Please take a moment to first read my introduction for this series to learn the purpose of this sermon.
Good morning and welcome. Today, I am interrupting our sermon series on the Book of Ecclesiastes to offer a confession. This confession will challenge our church for years to come. It will comprehensively address one of the most controversial issues in the church today; one that breaks apart families and divides whole denominations. This confession is really an apology: my apology to one community in our society which we have struggled to effectively engage. I am speaking of the lesbian, gay, bisexual, transgendered, and questioning (LGBT+) community.
They are more than a community: they are people. Actually, they are more than people; they are our loved ones. It has been easy to judge and exclude those who sin in ways we do not. We, the majority sinners, have too often stepped into the place of God drawing lines and determining who is in – and who is out – of the Kingdom. While it is reasonable and necessary to have boundaries in church life, the goal should never be to target one kind of person. We have done just that.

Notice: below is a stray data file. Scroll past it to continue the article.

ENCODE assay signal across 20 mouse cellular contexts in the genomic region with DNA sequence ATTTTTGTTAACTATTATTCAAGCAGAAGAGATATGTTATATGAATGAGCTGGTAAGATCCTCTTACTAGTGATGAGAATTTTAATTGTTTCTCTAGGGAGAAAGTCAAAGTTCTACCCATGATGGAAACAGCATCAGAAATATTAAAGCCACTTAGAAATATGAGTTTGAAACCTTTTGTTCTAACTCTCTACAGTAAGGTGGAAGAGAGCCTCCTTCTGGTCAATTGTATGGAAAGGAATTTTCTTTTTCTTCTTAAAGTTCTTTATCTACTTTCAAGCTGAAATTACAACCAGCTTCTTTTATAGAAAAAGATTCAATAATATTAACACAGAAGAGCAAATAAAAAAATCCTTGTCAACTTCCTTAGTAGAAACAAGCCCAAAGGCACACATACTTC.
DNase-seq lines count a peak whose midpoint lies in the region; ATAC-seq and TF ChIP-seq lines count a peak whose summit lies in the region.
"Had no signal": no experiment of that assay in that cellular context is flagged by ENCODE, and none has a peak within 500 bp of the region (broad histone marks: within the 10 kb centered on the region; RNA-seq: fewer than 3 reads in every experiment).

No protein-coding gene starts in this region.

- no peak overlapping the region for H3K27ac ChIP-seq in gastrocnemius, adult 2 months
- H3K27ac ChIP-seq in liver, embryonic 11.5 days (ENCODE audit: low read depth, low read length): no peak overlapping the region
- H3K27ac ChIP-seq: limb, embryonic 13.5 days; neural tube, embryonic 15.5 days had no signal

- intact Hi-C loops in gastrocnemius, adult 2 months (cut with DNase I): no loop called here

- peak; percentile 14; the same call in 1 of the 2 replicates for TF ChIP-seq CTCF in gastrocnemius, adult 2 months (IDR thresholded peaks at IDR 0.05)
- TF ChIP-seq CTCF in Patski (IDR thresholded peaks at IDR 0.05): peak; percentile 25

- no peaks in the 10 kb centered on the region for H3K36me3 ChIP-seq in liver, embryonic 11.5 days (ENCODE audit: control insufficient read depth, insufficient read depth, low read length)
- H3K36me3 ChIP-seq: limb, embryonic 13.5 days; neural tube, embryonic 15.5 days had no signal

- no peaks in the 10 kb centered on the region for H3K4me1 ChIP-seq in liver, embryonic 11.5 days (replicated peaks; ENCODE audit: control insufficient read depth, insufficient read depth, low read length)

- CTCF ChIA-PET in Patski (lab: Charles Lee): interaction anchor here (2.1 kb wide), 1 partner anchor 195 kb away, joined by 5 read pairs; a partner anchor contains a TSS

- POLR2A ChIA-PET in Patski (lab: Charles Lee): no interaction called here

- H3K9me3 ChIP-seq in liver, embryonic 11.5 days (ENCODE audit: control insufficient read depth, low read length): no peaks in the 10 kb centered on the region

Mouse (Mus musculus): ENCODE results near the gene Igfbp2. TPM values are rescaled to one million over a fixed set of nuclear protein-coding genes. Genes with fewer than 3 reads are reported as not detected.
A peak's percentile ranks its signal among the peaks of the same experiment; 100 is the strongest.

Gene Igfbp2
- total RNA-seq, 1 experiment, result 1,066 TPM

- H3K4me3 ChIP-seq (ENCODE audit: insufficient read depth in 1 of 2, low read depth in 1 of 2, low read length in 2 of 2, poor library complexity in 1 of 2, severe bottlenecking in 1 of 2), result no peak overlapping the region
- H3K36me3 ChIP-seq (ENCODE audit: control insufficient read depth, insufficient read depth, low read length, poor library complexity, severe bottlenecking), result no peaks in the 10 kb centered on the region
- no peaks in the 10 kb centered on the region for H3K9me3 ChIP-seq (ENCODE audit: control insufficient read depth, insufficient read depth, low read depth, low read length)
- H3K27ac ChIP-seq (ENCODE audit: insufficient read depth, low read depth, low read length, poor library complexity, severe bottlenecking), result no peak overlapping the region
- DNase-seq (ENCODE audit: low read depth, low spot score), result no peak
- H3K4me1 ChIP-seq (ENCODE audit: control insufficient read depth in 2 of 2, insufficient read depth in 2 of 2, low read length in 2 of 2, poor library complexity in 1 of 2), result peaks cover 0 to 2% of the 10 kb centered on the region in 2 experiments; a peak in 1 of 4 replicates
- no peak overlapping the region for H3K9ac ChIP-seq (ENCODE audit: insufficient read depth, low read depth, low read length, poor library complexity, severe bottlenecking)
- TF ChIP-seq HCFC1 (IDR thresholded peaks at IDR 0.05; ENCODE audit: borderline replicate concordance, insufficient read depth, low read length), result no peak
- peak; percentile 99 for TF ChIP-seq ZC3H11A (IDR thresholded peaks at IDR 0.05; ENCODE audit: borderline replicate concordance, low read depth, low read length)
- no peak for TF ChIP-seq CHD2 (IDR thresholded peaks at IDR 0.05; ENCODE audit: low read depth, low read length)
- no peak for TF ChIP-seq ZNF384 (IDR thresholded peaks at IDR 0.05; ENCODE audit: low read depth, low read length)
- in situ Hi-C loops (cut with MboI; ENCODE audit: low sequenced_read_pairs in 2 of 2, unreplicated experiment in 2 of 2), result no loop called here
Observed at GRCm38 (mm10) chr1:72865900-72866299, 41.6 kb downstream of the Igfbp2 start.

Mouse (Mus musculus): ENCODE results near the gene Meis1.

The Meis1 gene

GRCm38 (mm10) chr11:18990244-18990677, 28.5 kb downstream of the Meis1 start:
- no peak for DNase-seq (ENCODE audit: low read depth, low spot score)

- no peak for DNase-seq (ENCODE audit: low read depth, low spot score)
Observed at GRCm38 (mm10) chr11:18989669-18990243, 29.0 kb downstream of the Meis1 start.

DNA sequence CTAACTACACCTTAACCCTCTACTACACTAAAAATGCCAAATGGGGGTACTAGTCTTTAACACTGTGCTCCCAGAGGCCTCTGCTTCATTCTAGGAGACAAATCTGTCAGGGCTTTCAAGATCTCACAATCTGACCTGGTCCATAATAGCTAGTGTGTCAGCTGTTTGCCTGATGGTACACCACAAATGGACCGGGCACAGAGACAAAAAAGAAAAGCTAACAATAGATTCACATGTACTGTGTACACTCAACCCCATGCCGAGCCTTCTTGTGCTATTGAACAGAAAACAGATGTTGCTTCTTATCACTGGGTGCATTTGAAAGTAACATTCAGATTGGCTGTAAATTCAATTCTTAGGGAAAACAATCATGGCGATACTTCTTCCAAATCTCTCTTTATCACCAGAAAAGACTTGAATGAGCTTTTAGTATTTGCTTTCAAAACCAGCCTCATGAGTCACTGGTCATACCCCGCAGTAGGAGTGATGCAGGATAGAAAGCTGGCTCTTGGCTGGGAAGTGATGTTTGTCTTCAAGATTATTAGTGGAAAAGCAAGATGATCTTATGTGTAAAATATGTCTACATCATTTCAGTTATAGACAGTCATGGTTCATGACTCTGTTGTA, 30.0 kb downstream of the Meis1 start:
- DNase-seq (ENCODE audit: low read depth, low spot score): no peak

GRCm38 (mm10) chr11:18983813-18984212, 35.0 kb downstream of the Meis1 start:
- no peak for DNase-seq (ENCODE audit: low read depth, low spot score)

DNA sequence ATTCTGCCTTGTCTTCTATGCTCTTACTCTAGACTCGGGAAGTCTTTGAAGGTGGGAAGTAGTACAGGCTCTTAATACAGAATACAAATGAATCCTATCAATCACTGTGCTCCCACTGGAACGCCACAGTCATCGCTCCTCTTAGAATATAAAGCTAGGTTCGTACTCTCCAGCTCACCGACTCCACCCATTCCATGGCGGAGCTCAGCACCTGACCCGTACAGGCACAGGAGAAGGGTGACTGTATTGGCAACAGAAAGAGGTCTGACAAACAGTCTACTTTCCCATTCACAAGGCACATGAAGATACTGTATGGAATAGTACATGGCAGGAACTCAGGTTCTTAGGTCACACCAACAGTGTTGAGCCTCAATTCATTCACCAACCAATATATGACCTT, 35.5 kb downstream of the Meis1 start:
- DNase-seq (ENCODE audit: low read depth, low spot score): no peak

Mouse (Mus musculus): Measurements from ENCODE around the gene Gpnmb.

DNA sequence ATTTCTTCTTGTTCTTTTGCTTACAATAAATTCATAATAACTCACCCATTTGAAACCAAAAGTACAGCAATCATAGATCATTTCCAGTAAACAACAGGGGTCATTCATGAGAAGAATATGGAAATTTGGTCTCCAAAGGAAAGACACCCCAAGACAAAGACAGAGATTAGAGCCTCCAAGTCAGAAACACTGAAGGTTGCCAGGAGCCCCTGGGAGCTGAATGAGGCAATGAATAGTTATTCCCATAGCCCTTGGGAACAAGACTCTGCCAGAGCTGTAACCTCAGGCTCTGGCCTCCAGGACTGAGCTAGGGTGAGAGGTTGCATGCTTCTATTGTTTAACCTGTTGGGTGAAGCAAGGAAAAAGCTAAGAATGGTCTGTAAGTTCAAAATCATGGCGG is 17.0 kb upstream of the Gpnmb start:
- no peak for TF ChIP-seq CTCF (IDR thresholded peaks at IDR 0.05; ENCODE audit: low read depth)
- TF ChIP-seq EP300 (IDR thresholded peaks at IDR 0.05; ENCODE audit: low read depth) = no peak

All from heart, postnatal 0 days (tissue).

Too many times, we have excused our divorces and porn addiction – our lust and greed – our gossip and judgment – our anger and selfishness – our drunkenness and materialism. Yet rarely do we ever extend latitude to the LGBT+ person in our midst. To that point, are there any LGBT+ people here in our midst anymore – other than the occasional accidental visitor or holiday guest?
Please forgive me: I need to be specific about our sins. Where do I start? Allow me to begin by asking this question: how many elderly parents here today watched sons die of AIDS back in the nineteen eighties and nineties? For many of you, we were never safe enough for you to share about your son’s homosexuality back then. All we could handle was the general news that your son had died of “cancer.” None of us dared to ask more. Few of us attended his funeral. Some of us even convinced you to abandon your son in his final dying moments. Your son is gone but he remains a symbol of countless gay sons of evangelical families who lived – and died – with little notice. To you mothers and fathers, I just need to say one thing: from my heart, I am truly sorry. Know this: you will never shed tears without our fellowship again. We stand with you.
This has been Part 1 of 4. Go to Part 2.
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